November 27, 2006

Arecibo Observes Asteroid

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If you’ve ever worried about whether movies like “Armageddon” could really happen, rest easy. Astronomers recently used new data from Cornell’s Arecibo Observatory in Puerto Rico to declare the planet safe from near-Earth asteroid KW4 for at least another thousand years.

A team of astronomers, including Steve Ostro, senior research scientist at the NASA/Caltech Jet Propulsion Laboratory in Pasadena, and Prof. Jean-Luc Margot, astronomy, made the most detailed observations to date of near-Earth asteroid (66391) 1999 KW4 (KW4), which is classified as a Potentially Hazardous Asteroid. KW4 is actually a binary system composed of a small asteroid orbiting a larger asteroid. Although the system was discovered in 1999, its twin nature was not known until 2001, when Margot and his colleagues observed it with the radar systems of Arecibo and NASA’s Goldstone Deep Space Network.

“Without radar, [an object] is unresolved — you don’t know if it’s a binary or any of its geological features or anything,” Margot said.

Alpha, the larger member of the duo, is about one-and-a-half kilometers in diameter and, according to Margot and his colleagues’ report, is “in a highly unusual physical state.”

Most of it is nondescript, except for a sudden, distinct ridge that extends all the way around its equator, standing several hundred meters high. This ridge was formed because Alpha is spinning so fast that free particles on its surface were pulled towards the equator and held there loosely in a “nearly weightless environment,” according to the report.

If it spun any faster, pieces of the upper soil would break free of Alpha’s gravity and spin off into orbit. Alpha is literally spinning as fast as it can without falling apart — the universe’s greatest rollercoaster ride.

Beta, Alpha’s smaller sibling, is about one-third its size and orbits around its equator once every 17 hours. The fact that KW4 is a binary rather than a single asteroid helped scientists pin down specific details about the system’s composition.

“Having the little guy there lets us find out the mass of the system by measuring the orbital rotation period,” Margot said.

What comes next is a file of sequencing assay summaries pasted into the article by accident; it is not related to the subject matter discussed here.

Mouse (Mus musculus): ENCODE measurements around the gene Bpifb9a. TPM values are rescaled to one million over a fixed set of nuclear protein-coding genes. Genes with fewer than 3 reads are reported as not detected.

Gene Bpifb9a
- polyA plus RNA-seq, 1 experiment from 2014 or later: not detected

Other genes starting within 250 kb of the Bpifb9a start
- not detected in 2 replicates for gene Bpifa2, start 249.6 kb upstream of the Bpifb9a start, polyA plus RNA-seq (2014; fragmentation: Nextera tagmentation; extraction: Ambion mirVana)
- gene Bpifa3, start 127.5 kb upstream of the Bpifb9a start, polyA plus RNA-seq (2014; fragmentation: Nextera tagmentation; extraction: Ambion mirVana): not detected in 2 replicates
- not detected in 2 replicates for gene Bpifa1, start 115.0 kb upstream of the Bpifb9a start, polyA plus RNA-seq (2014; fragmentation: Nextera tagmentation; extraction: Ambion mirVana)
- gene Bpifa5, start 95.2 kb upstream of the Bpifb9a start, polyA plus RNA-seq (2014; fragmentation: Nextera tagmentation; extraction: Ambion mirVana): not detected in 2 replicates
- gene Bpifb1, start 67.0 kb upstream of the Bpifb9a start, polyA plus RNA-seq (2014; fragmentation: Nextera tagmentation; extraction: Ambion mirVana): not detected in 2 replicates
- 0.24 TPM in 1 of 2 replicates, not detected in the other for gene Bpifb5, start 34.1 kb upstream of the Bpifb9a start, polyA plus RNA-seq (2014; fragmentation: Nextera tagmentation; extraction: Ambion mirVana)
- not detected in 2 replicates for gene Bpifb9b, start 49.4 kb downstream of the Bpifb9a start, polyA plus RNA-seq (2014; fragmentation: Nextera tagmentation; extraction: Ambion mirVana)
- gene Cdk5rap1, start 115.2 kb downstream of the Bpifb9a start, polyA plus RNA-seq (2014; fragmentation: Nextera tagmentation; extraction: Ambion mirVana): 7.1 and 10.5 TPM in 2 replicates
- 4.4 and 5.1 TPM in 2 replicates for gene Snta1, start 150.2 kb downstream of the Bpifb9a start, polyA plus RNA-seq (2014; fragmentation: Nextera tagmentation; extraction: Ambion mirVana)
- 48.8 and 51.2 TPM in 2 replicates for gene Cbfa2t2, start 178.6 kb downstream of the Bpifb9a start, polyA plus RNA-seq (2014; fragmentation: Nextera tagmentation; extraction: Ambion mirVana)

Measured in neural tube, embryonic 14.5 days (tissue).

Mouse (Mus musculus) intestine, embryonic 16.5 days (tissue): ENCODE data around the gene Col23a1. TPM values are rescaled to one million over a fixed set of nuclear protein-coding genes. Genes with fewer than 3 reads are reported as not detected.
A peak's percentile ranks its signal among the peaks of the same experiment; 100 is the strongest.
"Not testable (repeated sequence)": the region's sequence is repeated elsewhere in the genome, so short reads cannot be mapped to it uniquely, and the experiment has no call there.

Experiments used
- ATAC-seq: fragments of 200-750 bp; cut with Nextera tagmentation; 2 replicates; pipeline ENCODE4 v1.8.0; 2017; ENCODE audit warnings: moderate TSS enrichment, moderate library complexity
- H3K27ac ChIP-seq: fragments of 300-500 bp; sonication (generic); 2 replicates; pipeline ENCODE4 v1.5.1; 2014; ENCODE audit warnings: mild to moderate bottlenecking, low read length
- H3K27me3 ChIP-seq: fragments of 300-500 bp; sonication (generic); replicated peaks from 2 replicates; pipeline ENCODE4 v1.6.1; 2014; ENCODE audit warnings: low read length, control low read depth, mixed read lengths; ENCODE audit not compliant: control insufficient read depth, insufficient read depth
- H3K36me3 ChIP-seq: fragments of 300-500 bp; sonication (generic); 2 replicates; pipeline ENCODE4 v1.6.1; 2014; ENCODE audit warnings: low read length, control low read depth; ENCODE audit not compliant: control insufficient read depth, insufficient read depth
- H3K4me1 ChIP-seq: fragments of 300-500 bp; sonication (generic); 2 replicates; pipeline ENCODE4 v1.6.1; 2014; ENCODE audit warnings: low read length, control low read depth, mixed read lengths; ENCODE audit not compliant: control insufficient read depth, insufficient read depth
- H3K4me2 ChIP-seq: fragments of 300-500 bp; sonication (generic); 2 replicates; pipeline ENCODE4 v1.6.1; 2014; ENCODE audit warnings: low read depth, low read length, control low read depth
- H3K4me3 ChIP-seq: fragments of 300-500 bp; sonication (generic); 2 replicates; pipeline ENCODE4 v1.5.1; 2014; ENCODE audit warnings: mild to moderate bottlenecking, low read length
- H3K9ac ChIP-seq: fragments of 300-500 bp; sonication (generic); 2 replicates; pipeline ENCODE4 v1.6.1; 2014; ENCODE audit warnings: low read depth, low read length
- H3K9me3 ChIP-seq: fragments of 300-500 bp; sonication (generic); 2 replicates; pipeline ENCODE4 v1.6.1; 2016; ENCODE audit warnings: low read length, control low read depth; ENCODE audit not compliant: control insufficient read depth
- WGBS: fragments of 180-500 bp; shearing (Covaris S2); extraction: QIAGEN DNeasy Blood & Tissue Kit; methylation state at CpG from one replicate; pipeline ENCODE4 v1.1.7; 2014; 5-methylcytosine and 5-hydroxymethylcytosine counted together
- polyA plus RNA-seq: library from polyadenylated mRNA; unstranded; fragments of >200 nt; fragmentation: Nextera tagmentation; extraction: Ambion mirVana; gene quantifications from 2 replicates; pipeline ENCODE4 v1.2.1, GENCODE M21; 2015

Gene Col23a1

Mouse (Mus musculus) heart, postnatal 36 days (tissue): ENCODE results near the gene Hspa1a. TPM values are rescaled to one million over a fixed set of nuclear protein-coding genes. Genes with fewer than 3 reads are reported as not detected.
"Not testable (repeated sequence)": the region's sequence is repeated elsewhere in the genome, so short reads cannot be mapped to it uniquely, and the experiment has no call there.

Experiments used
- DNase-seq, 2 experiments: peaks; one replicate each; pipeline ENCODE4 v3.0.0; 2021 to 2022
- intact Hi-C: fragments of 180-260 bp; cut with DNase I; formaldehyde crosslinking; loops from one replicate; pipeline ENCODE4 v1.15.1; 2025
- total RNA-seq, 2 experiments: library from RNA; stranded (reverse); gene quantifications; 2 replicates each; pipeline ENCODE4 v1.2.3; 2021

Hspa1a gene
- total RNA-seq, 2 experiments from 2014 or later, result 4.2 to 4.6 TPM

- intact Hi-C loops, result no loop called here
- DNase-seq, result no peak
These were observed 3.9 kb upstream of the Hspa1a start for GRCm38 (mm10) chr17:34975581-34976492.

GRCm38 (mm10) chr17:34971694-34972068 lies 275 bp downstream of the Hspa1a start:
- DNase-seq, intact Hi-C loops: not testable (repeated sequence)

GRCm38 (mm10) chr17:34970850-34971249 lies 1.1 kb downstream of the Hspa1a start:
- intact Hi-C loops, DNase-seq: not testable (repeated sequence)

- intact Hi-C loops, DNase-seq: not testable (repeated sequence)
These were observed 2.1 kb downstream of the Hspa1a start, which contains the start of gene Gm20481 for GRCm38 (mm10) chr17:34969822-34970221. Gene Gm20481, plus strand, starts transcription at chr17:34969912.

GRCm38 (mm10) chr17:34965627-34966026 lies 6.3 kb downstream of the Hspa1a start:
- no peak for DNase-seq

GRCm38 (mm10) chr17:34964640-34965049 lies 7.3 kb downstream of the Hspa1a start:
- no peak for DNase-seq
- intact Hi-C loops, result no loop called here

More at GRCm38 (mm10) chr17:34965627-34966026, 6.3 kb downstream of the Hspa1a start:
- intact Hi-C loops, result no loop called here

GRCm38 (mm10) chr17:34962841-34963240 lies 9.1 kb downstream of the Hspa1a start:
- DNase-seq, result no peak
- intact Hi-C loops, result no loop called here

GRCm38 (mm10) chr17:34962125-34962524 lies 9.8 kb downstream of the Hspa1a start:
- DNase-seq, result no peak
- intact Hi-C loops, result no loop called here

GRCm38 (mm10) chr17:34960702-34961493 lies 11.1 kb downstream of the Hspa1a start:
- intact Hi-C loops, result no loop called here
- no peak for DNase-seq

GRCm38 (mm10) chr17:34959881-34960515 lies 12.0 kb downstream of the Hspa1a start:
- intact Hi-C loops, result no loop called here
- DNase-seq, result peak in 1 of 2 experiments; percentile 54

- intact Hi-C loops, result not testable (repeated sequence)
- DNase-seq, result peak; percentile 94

From that, they could determine parameters like Alpha’s density that would otherwise be unknowable from Earth-based observations.

By using the powerful radar systems at Arecibo and Goldstone, scientists also attained “extraordinary precision on position, range and velocity,” according to Margot. “[Radar] very accurately predicts the position of objects over centuries or even millennia,” he said.

He and his colleagues determined that KW4 has not and will not come closer to the Earth than the moon (about 200,000 miles) between 1179 and 2946.

“There are hundreds of approaches, but they’re all fairly safe,” said Margot.

Margot and his colleagues’ study of KW4 provides the astronomical community with new and unique insights into the formation and evolution of near-Earth asteroids. It also underlines the importance of having a variety of powerful radar facilities: NASA’s Goldstone system is more fully steerable, so it provided the longest continuous sequence of images, but Arecibo is an order of magnitude stronger, and provided useful data even when the asteroid was comparatively far away. Used in parallel, these telescopes provided astronomers with the most comprehensive and precise information available to modern science, which, if KW4 had turned out to be a threat, would be of vital importance. “If you want to mitigate, you want as much information as possible,” said Margot.

Margot and his colleagues’ findings were published in the November 24 issue of Science.